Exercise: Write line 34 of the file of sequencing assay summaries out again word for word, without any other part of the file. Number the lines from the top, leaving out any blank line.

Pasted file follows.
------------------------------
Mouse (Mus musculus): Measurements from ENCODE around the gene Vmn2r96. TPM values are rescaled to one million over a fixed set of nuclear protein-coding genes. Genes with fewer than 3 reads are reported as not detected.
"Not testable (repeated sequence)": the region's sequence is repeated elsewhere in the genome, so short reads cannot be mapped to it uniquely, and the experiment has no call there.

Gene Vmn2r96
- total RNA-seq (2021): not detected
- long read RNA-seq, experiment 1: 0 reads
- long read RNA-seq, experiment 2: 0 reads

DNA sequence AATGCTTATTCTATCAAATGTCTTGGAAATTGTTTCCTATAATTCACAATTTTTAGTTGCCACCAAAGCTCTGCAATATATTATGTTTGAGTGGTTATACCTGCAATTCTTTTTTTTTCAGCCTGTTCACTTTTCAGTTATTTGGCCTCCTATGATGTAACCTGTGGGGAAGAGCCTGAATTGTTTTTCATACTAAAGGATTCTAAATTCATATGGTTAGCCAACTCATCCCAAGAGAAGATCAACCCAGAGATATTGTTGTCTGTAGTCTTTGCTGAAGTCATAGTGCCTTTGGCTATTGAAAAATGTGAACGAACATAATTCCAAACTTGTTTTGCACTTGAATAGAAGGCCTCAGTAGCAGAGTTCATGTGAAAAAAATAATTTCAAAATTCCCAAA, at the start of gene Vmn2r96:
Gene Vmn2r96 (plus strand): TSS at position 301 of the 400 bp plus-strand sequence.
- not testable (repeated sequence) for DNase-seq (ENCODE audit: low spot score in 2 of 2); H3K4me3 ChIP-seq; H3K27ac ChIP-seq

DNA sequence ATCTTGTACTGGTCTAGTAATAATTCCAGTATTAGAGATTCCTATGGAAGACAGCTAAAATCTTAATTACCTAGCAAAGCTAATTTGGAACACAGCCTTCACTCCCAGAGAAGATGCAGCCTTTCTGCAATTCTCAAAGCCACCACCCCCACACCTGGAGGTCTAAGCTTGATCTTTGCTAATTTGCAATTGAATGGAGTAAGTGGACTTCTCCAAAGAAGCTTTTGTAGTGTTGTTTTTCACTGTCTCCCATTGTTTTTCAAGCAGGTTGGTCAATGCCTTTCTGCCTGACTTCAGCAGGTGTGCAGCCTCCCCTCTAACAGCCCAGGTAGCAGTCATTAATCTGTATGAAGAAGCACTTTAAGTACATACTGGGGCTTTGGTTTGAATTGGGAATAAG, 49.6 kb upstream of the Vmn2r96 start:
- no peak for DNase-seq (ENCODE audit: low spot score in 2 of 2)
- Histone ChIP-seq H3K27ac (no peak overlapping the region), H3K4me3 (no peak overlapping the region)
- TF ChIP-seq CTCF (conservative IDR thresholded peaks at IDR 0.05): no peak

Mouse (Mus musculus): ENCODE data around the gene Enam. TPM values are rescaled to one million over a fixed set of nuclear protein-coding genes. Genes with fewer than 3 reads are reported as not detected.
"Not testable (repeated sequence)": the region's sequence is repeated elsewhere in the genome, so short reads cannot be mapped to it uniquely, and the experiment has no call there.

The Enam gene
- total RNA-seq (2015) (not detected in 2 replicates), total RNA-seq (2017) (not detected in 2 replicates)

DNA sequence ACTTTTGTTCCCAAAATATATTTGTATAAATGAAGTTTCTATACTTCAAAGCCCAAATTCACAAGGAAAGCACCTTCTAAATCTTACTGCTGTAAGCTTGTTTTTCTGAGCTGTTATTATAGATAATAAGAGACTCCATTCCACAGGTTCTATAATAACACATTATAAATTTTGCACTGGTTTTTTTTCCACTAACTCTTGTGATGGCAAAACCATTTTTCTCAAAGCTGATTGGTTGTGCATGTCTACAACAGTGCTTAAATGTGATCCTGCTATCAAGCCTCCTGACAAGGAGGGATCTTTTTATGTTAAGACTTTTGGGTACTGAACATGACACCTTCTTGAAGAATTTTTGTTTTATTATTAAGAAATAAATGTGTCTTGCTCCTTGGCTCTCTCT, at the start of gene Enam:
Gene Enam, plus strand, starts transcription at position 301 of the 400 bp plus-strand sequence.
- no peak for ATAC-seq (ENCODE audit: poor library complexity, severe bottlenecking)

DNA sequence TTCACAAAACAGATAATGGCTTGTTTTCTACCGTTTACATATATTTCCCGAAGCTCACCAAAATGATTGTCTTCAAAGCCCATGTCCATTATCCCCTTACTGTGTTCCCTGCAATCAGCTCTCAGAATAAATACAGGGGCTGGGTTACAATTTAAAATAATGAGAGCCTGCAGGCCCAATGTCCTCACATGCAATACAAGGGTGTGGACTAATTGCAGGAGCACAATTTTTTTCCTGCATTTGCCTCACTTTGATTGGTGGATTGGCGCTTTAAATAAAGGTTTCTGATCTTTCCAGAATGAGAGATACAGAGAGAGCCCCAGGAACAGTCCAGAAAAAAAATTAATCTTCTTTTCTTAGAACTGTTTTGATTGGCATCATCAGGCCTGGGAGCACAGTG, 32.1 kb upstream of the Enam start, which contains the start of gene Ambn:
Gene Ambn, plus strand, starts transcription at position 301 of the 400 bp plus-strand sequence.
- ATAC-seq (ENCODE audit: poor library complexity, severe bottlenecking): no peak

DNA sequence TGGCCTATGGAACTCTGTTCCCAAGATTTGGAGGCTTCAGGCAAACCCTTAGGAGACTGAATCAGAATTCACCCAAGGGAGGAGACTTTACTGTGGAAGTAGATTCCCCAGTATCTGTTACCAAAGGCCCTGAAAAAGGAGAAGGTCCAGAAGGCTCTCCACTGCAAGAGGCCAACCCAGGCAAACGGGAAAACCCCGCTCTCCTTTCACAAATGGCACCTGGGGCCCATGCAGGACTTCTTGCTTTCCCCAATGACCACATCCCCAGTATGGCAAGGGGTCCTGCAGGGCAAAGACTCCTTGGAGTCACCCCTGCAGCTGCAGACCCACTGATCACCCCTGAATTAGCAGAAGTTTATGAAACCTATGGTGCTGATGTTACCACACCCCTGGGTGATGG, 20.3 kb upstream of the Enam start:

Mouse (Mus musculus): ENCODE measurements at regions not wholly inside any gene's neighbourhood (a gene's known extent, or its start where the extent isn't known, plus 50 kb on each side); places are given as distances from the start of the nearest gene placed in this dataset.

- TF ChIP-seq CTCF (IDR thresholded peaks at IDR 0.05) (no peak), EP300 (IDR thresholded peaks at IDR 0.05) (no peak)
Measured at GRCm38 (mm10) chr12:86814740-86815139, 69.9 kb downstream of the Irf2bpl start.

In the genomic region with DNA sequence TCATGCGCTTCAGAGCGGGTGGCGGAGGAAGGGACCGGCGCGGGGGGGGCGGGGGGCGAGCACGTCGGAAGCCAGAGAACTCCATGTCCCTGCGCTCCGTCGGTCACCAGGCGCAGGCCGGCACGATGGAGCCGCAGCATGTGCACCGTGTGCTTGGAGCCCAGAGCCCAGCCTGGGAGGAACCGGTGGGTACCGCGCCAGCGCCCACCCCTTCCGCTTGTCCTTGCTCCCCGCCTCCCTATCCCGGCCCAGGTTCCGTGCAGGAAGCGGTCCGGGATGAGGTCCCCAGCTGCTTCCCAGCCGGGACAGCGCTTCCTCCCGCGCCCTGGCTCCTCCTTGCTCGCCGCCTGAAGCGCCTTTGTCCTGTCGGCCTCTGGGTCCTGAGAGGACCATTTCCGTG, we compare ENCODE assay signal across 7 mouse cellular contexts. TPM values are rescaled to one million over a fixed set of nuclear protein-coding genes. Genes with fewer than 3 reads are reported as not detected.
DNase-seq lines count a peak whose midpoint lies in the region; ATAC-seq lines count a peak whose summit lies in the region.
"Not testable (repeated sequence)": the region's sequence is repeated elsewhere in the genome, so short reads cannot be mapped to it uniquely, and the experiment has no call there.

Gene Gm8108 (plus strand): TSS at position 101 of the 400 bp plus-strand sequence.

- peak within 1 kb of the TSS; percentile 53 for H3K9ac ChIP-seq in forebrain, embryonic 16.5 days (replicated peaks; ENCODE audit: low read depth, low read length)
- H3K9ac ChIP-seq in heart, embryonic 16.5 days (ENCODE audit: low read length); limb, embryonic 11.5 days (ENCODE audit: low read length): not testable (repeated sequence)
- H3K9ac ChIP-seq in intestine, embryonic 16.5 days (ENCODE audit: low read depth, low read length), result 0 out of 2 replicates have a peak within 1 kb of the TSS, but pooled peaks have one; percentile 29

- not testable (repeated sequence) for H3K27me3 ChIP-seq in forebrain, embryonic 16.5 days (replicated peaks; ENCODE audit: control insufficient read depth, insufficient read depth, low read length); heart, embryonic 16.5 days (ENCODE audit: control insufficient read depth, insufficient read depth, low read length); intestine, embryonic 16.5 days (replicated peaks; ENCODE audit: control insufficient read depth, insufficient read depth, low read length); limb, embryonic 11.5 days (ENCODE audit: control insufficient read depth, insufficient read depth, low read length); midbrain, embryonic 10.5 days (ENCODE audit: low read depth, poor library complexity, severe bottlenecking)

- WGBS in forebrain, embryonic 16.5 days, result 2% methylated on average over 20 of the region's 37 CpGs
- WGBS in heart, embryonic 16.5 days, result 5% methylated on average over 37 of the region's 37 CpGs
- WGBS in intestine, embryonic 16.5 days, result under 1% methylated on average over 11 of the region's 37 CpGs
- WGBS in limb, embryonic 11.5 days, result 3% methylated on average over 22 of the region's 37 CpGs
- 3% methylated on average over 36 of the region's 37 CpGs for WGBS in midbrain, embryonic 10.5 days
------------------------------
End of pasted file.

- H3K9ac ChIP-seq in intestine, embryonic 16.5 days (ENCODE audit: low read depth, low read length), result 0 out of 2 replicates have a peak within 1 kb of the TSS, but pooled peaks have one; percentile 29